What’s your ideal approach to class design and accessibility look like in a game?
I’ve been thinking about classes in games. Some games, like Dragon Age, go for a stripped-down approach — there are three classes in those, with widely variant talent choices that can make two Rogues play completely differently. Meanwhile, World of Warcraft has a plethora of classes, with fewer talent options overall and not as much variety within a class. Other games, like Diablo 2 or Diablo 3 seem to hit somewhere between these two extremes, with fewer classes than WoW but more than DA — and unlike either of those games, the gear that you find is as responsible for variety and uniqueness as any talent or ability choices you make.
There are other varieties — Star Wars The Old Republic has base classes and advanced classes, for example, while the Final Fantasy games usually default to a Job system of some kind instead. Some games don’t even have classes as such — the Kingdoms of Amalur style of picking and choosing from a variety of skills to essentially build your own class, or even hearkening back to Dungeon Siege where you earned specific experience that made your character better at the things you had them doing, to name two examples. Or Fable, which sort of combined the two — there was general experience you could spend as you saw fit, and then specific experience that you spent only on specific things.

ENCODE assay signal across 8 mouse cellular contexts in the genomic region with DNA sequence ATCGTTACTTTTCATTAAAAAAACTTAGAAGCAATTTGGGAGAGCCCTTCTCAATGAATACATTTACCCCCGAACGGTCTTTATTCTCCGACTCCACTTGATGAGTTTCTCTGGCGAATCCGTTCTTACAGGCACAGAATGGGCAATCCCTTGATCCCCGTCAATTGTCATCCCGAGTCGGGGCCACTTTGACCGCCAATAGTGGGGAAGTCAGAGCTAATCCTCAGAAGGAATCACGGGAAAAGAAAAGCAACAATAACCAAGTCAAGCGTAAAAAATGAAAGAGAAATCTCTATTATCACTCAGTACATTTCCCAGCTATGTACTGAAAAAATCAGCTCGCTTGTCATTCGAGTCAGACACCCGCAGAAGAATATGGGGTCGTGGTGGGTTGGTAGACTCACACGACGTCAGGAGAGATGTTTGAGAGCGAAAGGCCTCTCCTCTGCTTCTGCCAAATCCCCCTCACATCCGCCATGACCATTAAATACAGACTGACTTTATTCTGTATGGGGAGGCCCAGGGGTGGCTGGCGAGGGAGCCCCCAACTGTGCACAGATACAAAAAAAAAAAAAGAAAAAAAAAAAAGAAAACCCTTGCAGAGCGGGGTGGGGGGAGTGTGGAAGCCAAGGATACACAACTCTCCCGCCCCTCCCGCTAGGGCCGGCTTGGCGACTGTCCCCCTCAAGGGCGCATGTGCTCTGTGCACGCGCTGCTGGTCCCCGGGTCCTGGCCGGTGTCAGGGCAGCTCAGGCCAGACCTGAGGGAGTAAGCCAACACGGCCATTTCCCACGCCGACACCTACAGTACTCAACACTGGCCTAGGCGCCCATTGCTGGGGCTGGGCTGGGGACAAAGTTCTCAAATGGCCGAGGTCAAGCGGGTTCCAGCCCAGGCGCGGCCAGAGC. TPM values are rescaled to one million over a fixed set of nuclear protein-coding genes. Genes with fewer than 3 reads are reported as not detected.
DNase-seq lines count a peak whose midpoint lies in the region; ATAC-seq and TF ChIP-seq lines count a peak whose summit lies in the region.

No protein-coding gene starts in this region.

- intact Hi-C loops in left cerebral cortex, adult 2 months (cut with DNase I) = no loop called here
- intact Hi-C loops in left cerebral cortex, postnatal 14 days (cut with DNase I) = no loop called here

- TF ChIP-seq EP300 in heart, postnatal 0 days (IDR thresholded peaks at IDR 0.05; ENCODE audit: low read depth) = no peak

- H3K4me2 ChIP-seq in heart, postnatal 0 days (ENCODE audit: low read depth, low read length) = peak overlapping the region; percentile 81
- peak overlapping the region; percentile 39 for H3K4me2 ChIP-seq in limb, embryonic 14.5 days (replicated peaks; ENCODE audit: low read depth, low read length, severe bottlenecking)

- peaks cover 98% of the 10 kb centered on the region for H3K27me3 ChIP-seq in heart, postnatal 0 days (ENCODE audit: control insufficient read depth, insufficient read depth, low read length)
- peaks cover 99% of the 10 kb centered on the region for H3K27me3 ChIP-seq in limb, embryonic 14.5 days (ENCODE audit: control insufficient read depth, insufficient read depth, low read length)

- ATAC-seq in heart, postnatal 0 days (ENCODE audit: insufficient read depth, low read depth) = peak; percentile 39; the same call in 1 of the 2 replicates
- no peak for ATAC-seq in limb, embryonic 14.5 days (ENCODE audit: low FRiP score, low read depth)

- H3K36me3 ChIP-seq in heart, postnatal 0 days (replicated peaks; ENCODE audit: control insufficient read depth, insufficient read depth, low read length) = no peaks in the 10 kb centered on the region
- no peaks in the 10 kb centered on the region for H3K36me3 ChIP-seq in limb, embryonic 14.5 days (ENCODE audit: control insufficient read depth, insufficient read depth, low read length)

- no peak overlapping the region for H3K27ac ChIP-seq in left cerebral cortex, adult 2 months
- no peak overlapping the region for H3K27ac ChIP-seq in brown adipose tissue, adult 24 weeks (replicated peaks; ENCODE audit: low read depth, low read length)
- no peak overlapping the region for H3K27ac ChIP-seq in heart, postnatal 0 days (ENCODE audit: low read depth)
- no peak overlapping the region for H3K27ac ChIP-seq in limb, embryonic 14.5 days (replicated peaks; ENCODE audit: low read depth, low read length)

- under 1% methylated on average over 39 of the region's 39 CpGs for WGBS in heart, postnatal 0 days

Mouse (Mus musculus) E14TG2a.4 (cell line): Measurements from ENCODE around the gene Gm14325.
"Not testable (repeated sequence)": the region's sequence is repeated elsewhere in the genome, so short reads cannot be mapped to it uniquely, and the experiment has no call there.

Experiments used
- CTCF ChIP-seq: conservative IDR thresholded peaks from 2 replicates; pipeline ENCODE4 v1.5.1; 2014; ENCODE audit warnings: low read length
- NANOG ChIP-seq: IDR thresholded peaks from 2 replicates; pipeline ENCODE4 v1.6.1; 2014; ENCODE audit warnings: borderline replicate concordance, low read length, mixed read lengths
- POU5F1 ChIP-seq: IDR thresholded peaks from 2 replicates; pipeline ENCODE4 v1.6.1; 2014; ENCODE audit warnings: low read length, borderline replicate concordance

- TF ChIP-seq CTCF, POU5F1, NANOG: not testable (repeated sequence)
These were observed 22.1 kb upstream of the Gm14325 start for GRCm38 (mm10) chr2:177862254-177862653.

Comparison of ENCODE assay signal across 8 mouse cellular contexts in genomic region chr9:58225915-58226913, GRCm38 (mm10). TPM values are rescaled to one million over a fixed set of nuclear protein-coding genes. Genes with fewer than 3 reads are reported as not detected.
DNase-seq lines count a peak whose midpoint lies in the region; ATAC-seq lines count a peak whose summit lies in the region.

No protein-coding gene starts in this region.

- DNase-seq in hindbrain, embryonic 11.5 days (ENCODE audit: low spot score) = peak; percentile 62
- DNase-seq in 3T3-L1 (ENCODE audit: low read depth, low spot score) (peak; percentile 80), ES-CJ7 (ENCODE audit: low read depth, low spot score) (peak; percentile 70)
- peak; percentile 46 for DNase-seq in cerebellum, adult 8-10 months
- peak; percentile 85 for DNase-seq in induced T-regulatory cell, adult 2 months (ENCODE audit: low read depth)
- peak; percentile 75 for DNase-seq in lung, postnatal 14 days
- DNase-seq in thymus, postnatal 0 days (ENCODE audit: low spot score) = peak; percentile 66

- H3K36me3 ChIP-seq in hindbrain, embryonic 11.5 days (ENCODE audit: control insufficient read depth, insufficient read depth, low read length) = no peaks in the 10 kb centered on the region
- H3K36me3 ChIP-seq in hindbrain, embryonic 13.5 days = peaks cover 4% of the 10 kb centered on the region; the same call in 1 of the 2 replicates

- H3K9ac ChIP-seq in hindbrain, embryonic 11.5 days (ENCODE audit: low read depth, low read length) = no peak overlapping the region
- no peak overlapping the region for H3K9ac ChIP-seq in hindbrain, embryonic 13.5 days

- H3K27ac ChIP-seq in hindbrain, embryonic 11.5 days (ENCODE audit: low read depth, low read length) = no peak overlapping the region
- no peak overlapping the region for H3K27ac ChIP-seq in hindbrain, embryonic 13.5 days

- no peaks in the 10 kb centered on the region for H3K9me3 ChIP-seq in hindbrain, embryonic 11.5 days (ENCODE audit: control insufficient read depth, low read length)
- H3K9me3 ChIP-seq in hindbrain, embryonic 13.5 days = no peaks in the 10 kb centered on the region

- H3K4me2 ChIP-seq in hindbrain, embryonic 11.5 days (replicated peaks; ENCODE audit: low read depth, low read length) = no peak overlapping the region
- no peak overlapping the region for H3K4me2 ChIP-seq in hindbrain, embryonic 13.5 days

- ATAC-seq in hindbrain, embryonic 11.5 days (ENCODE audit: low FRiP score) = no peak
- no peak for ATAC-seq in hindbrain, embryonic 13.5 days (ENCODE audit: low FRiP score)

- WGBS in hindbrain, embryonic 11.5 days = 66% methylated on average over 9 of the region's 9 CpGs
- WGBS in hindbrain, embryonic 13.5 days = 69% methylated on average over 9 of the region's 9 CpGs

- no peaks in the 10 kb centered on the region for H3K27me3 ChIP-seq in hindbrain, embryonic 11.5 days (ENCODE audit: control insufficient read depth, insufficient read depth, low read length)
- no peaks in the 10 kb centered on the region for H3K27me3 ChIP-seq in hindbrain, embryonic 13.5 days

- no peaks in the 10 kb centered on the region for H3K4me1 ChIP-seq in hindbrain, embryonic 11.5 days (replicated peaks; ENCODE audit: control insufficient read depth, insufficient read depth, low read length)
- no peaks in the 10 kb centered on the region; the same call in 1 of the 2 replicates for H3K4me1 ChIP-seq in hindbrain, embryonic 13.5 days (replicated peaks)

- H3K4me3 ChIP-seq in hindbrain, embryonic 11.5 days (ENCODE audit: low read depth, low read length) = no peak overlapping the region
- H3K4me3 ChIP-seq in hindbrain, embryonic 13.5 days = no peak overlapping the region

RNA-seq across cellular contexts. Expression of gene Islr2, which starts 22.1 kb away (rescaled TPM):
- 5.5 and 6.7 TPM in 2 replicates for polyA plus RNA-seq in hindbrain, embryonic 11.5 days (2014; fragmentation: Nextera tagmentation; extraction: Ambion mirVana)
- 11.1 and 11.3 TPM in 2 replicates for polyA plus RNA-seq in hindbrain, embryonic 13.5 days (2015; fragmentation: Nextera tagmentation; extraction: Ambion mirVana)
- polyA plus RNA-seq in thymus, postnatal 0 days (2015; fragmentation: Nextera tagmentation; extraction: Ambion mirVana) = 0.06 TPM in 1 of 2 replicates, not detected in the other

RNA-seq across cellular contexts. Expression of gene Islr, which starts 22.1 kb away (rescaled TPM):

I definitely think the way a game approaches class — whether it’s an abstraction that you can abandon at a moment’s notice or a very concrete mechanic that shapes your gameplay — says something about the kind of game it is. World of Warcraft is not a game that lets you swap out your class, it even made your class choice an integral part of Legion‘s storyline.
So what do you think? Does class matter? If it does, what’s the best class you ever played? How do you feel about class in video games?
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